How Chinese ingredients contaminated U.S. pet foods

From ANIMAL PEOPLE, May 2007:

BEIJING–How and why melamine came to contaminate wheat and corn
gluten and rice protein concentrate manufactured in China is still
But, as a maker of wheat gluten, MGP Ingredients vice
president Steve Pickman has voiced an idea.
“It is my understanding, but certainly unheard of in our
experience,” Pickman told media, “that melamine could increase the
measurable nitrogen emitted from gluten, and then be mathematically
converted to protein. The effect could create the appearance or
illusion of raising the gluten’s protein level. Understandably, any
acts or practices such as this are barred in the U.S. How the U.S.
can or cannot monitor and prevent these types of situations from
occurring in other parts of the world,” Pickman concluded, “is the
overriding question.”

Said U.S. Food & Drug Administ-ration chief veterinarian
Stephen Sundlof, “Melamine was found in all three [pet food
ingredients imported from China.] This would certainly lend
credibility to the theory that the contamination may be intentional.
That will be one of the theories we will pursue when we get into the
plants in China,” Stephen Sundlof, the FDA’s chief veterinarian, told
But getting U.S. inspectors into China to visit the plants in
question proved difficult. U.S. Senator Dick Durbin (D-Illinois)
alleged in early April that the Chinese government had refused to
grant visas to FDA personnel. An FDA spokesperson clarified that the
visas were not overtly refused, but added that the agency had not
received the necessary invitation letter to get visas.
Xinhua News Agency editor Lu Hui meanwhile announced on April
6 that, “China is carrying out a nationwide inspection on the
quality of its wheat gluten after the United States claimed that the
pet food at the origin of a number of cat and dog deaths used tainted
wheat imported from China.”
“Sampling and examination are under way,” said Xia Wenjun,
a press officer for the General Administration of Quality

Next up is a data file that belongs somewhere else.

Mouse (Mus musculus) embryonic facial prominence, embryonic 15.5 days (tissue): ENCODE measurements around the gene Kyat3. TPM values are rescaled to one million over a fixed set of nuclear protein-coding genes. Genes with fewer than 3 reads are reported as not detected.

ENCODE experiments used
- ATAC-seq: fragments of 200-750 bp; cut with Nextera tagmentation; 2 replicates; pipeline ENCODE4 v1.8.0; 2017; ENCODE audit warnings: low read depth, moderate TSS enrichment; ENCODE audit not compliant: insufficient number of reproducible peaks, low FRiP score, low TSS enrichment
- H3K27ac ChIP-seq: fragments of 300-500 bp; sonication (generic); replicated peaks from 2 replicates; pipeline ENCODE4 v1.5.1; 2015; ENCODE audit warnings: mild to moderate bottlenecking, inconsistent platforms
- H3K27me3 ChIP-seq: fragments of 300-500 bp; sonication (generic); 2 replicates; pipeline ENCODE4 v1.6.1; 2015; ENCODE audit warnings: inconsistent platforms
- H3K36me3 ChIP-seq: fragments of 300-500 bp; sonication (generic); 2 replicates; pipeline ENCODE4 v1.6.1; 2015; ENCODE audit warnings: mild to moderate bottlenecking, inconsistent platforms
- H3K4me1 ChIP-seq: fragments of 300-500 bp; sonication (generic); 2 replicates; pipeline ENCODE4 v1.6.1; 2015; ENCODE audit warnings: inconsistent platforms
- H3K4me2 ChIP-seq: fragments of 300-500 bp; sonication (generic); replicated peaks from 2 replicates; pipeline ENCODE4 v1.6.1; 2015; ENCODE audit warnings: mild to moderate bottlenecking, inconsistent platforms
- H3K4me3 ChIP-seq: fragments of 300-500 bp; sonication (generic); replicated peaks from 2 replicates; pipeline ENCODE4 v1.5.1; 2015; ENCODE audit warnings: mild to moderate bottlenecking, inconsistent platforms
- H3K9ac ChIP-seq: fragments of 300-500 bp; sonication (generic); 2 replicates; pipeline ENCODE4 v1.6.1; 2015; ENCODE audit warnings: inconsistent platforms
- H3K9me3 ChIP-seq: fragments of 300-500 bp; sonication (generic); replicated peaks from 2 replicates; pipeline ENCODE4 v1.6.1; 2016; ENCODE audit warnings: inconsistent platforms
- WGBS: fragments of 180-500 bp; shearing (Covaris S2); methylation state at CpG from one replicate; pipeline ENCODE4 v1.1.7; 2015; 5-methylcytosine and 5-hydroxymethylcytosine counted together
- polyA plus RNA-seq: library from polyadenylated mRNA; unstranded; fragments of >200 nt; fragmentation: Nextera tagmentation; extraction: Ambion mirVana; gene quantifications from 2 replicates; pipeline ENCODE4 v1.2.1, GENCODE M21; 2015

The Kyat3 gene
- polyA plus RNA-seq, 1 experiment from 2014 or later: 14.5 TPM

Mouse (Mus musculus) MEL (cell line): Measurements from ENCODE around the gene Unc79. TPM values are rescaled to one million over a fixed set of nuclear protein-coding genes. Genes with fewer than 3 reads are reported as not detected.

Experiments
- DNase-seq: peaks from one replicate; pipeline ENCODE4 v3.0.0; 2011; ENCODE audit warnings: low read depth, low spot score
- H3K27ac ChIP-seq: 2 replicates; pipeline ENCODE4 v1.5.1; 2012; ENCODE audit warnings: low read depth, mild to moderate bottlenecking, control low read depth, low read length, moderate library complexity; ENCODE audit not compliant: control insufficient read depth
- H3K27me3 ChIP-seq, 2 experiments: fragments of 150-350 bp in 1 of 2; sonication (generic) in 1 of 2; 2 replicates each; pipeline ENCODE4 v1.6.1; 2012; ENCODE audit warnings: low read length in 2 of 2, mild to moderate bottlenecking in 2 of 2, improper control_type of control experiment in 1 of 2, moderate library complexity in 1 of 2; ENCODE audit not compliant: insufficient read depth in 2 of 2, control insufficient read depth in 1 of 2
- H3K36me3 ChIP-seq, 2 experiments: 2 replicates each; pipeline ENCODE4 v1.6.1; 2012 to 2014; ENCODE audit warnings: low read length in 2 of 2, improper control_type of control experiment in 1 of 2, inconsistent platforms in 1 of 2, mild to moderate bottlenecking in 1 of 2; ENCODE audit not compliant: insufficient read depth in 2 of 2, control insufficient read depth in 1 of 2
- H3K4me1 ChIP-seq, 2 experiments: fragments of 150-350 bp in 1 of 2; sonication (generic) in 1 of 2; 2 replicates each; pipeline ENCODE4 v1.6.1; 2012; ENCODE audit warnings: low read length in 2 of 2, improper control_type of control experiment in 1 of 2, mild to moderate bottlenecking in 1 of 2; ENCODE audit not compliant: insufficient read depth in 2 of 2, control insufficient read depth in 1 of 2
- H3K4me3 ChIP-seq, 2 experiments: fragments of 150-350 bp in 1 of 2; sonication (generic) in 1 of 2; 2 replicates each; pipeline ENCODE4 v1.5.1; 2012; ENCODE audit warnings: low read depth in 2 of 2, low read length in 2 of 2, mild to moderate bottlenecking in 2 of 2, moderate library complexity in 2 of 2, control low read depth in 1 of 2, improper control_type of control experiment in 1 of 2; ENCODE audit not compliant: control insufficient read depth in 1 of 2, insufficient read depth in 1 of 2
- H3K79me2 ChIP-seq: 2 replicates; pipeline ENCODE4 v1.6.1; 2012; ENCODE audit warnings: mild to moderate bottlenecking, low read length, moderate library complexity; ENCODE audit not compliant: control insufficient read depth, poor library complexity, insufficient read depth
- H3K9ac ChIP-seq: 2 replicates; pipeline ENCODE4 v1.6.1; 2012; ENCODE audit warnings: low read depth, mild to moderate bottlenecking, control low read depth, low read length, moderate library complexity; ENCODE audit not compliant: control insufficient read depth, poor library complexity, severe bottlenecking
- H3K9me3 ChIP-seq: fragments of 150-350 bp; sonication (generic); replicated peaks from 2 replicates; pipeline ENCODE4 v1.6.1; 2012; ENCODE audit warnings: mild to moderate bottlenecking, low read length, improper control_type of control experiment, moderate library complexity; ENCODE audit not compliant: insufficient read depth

Supervision, Inspection and Quarantine.
There is no longer any question that the melamine tainting
U.S.-manufactured pet foods for at least three months in 2006-2007
was of Chinese origin.
Wilbur-Ellis Company, of San Francisco, in July 2006 began
importing rice protein concentrate from Futian Biology Technology Co.
Ltd., Wilbur-Ellis president and chief executive John Thacher told
MSNBC. Wilbur-Ellis resold the material to five pet food
manufacturers, including Diamond Pet Foods Inc., of Meta, Missouri,
which produces the Natural Balance pet food line at a manufacturing
plant in California.
Thacher said an April 4, 2007 delivery from Futian Biology
included 146 1-ton bags of rice protein concentrate. All were white
except for a single pink bag, which was stenciled “melamine.”
Aware that melamine had been identified five days earlier as
a contaminant in wheat gluten used to make pet food, Wilbur-Ellis
held the shipment at a warehouse in Portland, Oregon, and had
samples tested. Melamine was found in the pink bag, but not in two
white bags, Thacher said.
Futian Biology told Wilbur-Ellis that the pink bag had been
used to replace a damaged bag, and that “the product was all fine,”
Thacher explained.
The tainted wheat gluten was earlier traced to a different
supplier, Xuzhou Anying Biologic Technology Develo-pment Company,